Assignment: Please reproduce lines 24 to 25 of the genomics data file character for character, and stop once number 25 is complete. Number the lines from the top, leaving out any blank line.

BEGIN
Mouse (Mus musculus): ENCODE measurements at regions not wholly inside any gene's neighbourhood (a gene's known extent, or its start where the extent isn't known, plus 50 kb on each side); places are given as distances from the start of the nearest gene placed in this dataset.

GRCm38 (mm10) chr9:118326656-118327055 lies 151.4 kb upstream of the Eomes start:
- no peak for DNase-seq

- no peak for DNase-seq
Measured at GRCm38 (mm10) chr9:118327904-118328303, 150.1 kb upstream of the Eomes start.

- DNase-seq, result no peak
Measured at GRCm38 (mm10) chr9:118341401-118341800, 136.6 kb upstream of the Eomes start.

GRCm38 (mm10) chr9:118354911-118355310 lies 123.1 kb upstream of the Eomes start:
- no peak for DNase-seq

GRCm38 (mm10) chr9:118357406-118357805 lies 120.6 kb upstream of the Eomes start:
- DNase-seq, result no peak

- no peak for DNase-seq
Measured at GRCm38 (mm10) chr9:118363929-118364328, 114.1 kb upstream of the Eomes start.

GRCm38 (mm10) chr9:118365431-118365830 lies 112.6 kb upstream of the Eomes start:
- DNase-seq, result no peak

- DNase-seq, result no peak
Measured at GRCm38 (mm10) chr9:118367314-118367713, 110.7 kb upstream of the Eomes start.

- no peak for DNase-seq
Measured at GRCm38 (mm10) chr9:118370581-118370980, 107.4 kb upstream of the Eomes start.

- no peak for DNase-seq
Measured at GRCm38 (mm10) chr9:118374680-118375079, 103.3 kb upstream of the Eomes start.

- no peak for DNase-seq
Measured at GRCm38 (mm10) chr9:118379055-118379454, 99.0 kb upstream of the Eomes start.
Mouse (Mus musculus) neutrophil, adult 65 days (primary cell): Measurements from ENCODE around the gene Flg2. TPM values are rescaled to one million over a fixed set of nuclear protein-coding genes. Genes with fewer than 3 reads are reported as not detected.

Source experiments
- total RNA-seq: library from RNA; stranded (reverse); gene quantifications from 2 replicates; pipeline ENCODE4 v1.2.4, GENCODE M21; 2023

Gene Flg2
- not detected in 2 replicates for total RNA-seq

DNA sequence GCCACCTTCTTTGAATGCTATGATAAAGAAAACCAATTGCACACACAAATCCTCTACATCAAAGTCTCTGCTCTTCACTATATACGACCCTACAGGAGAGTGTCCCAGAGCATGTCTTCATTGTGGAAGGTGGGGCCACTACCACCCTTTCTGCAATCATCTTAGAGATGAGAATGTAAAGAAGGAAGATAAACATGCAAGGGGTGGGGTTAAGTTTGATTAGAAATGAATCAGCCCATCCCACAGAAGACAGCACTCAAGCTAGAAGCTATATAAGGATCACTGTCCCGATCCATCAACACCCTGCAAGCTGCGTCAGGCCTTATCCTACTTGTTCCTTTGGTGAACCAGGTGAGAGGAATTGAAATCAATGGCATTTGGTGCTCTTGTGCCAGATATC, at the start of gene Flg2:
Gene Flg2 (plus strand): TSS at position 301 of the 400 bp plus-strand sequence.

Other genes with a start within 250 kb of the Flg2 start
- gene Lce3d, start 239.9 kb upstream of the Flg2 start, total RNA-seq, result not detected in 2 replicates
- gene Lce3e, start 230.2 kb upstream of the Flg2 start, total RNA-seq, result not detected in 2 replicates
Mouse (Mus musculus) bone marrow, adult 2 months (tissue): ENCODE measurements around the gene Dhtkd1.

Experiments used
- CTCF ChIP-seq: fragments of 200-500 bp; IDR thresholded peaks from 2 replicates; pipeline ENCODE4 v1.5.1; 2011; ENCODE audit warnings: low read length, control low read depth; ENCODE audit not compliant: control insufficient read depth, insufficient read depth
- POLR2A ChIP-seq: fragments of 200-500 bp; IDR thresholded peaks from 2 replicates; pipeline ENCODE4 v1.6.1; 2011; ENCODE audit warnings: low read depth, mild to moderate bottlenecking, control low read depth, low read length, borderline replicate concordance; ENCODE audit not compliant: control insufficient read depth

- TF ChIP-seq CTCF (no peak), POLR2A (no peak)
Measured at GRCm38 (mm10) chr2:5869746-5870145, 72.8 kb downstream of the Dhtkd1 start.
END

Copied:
Mouse (Mus musculus) neutrophil, adult 65 days (primary cell): Measurements from ENCODE around the gene Flg2. TPM values are rescaled to one million over a fixed set of nuclear protein-coding genes. Genes with fewer than 3 reads are reported as not detected.

Source experiments